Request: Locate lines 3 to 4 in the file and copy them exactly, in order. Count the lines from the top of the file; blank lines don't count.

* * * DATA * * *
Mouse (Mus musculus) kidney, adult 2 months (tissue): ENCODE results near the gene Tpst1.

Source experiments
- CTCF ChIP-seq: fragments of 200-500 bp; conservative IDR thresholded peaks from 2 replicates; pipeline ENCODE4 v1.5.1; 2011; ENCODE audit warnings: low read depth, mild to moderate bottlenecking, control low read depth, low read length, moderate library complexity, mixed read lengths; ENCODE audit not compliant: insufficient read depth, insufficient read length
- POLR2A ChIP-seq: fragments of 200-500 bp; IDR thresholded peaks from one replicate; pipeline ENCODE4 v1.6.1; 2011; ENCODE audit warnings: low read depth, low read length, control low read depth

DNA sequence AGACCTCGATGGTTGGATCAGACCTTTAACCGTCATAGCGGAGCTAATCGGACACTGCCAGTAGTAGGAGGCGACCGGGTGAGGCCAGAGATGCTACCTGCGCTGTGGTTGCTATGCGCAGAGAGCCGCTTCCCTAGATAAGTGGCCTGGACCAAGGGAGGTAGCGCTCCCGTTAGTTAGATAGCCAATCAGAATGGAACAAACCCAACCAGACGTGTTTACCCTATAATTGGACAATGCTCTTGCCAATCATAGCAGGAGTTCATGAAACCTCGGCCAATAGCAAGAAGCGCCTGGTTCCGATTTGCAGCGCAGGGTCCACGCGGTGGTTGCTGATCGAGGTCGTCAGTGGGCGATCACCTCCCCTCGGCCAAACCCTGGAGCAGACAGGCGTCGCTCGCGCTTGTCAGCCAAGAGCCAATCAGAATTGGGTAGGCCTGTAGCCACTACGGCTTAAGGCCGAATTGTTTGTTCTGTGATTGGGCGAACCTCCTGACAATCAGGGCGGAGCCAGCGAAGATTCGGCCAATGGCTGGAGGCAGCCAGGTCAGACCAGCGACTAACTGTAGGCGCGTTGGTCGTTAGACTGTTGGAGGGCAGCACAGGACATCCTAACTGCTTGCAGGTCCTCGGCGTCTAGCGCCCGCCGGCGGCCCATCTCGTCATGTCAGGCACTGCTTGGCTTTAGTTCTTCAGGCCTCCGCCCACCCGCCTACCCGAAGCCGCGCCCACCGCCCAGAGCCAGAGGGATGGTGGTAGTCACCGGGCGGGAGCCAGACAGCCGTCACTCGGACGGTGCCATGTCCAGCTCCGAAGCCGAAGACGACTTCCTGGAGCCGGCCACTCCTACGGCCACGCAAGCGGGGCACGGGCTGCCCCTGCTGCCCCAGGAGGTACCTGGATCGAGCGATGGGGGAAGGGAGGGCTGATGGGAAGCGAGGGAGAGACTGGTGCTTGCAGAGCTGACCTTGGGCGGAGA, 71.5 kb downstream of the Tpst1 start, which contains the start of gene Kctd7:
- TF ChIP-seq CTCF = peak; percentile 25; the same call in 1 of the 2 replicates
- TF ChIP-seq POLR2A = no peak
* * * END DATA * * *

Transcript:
- CTCF ChIP-seq: fragments of 200-500 bp; conservative IDR thresholded peaks from 2 replicates; pipeline ENCODE4 v1.5.1; 2011; ENCODE audit warnings: low read depth, mild to moderate bottlenecking, control low read depth, low read length, moderate library complexity, mixed read lengths; ENCODE audit not compliant: insufficient read depth, insufficient read length
- POLR2A ChIP-seq: fragments of 200-500 bp; IDR thresholded peaks from one replicate; pipeline ENCODE4 v1.6.1; 2011; ENCODE audit warnings: low read depth, low read length, control low read depth